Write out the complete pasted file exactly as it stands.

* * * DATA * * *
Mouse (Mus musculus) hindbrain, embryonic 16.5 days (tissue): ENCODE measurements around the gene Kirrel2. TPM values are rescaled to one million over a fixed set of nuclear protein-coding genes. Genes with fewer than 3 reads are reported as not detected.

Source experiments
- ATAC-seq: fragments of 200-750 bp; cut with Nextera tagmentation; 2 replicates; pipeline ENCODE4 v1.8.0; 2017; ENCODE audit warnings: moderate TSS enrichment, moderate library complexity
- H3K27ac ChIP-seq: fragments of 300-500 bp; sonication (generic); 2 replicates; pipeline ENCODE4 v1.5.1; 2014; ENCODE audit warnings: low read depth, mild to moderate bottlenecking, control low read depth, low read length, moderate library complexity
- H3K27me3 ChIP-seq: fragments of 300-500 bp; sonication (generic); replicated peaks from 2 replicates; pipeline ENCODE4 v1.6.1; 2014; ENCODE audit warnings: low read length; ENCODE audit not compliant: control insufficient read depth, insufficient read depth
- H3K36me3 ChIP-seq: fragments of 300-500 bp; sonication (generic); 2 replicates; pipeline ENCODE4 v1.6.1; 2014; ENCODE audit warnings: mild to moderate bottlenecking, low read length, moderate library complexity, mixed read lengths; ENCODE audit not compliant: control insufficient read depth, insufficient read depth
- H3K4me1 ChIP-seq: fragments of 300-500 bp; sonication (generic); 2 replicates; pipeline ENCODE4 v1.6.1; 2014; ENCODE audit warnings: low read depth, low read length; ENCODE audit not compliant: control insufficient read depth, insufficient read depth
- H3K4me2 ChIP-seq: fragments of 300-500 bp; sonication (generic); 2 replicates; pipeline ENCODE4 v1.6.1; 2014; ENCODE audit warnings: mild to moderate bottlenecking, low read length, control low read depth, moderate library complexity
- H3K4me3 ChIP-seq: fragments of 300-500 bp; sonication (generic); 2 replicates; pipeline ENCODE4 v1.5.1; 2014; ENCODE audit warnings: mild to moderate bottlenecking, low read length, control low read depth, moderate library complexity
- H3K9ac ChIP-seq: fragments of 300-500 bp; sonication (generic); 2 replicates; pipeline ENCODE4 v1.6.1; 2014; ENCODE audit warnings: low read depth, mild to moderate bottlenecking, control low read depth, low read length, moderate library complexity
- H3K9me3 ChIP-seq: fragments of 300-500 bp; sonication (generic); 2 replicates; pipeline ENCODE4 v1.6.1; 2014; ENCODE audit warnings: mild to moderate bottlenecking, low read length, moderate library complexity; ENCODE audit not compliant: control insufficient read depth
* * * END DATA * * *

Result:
Mouse (Mus musculus) hindbrain, embryonic 16.5 days (tissue): ENCODE measurements around the gene Kirrel2. TPM values are rescaled to one million over a fixed set of nuclear protein-coding genes. Genes with fewer than 3 reads are reported as not detected.

Source experiments
- ATAC-seq: fragments of 200-750 bp; cut with Nextera tagmentation; 2 replicates; pipeline ENCODE4 v1.8.0; 2017; ENCODE audit warnings: moderate TSS enrichment, moderate library complexity
- H3K27ac ChIP-seq: fragments of 300-500 bp; sonication (generic); 2 replicates; pipeline ENCODE4 v1.5.1; 2014; ENCODE audit warnings: low read depth, mild to moderate bottlenecking, control low read depth, low read length, moderate library complexity
- H3K27me3 ChIP-seq: fragments of 300-500 bp; sonication (generic); replicated peaks from 2 replicates; pipeline ENCODE4 v1.6.1; 2014; ENCODE audit warnings: low read length; ENCODE audit not compliant: control insufficient read depth, insufficient read depth
- H3K36me3 ChIP-seq: fragments of 300-500 bp; sonication (generic); 2 replicates; pipeline ENCODE4 v1.6.1; 2014; ENCODE audit warnings: mild to moderate bottlenecking, low read length, moderate library complexity, mixed read lengths; ENCODE audit not compliant: control insufficient read depth, insufficient read depth
- H3K4me1 ChIP-seq: fragments of 300-500 bp; sonication (generic); 2 replicates; pipeline ENCODE4 v1.6.1; 2014; ENCODE audit warnings: low read depth, low read length; ENCODE audit not compliant: control insufficient read depth, insufficient read depth
- H3K4me2 ChIP-seq: fragments of 300-500 bp; sonication (generic); 2 replicates; pipeline ENCODE4 v1.6.1; 2014; ENCODE audit warnings: mild to moderate bottlenecking, low read length, control low read depth, moderate library complexity
- H3K4me3 ChIP-seq: fragments of 300-500 bp; sonication (generic); 2 replicates; pipeline ENCODE4 v1.5.1; 2014; ENCODE audit warnings: mild to moderate bottlenecking, low read length, control low read depth, moderate library complexity
- H3K9ac ChIP-seq: fragments of 300-500 bp; sonication (generic); 2 replicates; pipeline ENCODE4 v1.6.1; 2014; ENCODE audit warnings: low read depth, mild to moderate bottlenecking, control low read depth, low read length, moderate library complexity
- H3K9me3 ChIP-seq: fragments of 300-500 bp; sonication (generic); 2 replicates; pipeline ENCODE4 v1.6.1; 2014; ENCODE audit warnings: mild to moderate bottlenecking, low read length, moderate library complexity; ENCODE audit not compliant: control insufficient read depth